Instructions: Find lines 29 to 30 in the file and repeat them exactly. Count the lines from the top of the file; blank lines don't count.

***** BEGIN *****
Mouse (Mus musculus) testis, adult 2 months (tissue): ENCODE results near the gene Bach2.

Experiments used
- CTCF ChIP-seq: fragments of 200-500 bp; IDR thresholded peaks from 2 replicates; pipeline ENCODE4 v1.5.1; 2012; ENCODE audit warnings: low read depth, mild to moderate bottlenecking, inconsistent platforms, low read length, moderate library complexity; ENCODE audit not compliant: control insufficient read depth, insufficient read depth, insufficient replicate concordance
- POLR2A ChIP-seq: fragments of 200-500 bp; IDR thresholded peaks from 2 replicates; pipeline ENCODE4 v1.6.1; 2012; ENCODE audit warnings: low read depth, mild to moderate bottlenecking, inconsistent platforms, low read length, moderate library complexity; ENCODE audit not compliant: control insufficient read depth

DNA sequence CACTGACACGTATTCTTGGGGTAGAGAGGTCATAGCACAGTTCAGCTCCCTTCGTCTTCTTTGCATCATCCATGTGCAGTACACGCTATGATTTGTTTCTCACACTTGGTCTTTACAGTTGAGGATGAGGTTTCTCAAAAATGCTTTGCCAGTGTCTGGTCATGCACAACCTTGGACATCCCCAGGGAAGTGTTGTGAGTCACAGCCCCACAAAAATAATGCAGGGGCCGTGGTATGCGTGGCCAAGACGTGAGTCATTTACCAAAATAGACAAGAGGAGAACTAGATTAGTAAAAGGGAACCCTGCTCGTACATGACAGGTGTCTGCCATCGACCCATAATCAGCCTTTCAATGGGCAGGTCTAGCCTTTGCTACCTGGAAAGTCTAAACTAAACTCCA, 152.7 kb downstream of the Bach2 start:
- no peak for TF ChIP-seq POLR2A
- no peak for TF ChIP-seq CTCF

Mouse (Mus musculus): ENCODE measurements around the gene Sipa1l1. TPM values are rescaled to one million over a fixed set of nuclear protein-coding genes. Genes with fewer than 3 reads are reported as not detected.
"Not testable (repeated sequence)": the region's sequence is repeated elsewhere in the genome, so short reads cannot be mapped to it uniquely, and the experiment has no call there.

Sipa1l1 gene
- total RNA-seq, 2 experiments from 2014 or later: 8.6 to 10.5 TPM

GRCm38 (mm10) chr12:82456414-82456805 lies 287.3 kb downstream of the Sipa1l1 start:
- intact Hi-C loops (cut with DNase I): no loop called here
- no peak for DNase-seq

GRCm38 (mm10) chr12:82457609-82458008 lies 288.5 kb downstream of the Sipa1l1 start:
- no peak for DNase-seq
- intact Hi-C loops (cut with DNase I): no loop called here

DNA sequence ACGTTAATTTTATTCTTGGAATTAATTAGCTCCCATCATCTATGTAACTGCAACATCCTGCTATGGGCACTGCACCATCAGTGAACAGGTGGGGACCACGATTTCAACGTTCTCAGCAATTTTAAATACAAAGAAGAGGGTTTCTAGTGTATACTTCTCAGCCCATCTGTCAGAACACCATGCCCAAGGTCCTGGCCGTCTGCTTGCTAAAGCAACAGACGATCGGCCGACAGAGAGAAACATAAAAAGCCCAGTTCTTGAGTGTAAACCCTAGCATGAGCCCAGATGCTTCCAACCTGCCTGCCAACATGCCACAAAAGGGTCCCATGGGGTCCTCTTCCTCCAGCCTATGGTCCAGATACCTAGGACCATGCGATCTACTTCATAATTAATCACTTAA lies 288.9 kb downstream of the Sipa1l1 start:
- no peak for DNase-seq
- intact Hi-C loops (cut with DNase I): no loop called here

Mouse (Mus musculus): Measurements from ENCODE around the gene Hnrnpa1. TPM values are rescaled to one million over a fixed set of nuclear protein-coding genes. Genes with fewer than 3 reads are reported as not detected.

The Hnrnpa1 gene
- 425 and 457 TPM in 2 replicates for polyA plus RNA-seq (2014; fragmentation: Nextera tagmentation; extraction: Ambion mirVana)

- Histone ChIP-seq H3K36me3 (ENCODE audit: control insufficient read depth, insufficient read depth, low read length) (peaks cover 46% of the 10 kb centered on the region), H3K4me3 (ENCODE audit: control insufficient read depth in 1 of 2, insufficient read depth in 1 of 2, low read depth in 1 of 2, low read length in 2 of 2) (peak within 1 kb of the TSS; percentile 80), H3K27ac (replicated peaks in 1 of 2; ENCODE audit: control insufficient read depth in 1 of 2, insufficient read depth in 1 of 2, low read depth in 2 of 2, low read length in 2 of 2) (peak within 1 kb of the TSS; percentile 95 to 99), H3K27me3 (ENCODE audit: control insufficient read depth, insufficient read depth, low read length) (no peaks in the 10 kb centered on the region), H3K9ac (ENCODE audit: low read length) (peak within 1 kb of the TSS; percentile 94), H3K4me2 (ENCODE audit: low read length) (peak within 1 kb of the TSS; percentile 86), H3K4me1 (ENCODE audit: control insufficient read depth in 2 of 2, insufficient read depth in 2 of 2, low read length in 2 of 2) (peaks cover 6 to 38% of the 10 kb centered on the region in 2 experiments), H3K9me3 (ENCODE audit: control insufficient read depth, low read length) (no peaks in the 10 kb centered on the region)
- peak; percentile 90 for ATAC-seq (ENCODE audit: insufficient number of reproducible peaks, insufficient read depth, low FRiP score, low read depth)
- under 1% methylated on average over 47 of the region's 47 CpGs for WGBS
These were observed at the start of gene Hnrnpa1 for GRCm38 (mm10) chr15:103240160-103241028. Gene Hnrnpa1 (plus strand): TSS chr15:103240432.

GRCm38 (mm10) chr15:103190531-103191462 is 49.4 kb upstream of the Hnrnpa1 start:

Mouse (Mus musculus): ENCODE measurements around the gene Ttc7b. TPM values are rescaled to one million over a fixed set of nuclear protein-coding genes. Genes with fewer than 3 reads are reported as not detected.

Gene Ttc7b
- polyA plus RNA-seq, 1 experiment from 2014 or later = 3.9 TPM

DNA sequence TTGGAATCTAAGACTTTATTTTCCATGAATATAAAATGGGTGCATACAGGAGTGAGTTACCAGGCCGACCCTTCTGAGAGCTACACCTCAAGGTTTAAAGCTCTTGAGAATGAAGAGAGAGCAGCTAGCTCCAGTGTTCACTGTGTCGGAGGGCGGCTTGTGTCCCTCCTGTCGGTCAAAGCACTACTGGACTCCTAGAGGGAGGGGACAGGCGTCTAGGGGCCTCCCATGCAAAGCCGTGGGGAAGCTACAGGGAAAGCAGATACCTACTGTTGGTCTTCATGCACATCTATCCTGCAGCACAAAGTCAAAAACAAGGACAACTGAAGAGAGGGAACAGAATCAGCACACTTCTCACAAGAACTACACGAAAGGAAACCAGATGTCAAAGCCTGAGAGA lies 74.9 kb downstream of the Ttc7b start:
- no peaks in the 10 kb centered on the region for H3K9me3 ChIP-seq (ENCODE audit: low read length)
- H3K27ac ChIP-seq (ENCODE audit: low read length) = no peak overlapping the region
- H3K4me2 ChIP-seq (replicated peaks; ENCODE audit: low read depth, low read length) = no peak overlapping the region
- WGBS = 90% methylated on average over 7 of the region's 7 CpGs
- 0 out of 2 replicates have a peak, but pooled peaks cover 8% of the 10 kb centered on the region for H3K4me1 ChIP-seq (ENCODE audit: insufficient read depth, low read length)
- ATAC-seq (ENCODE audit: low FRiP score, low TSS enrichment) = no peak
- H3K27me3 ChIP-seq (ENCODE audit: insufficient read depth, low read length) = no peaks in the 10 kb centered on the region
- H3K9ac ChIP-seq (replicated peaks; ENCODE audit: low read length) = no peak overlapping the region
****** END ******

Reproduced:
Mouse (Mus musculus): ENCODE measurements around the gene Ttc7b. TPM values are rescaled to one million over a fixed set of nuclear protein-coding genes. Genes with fewer than 3 reads are reported as not detected.

Gene Ttc7b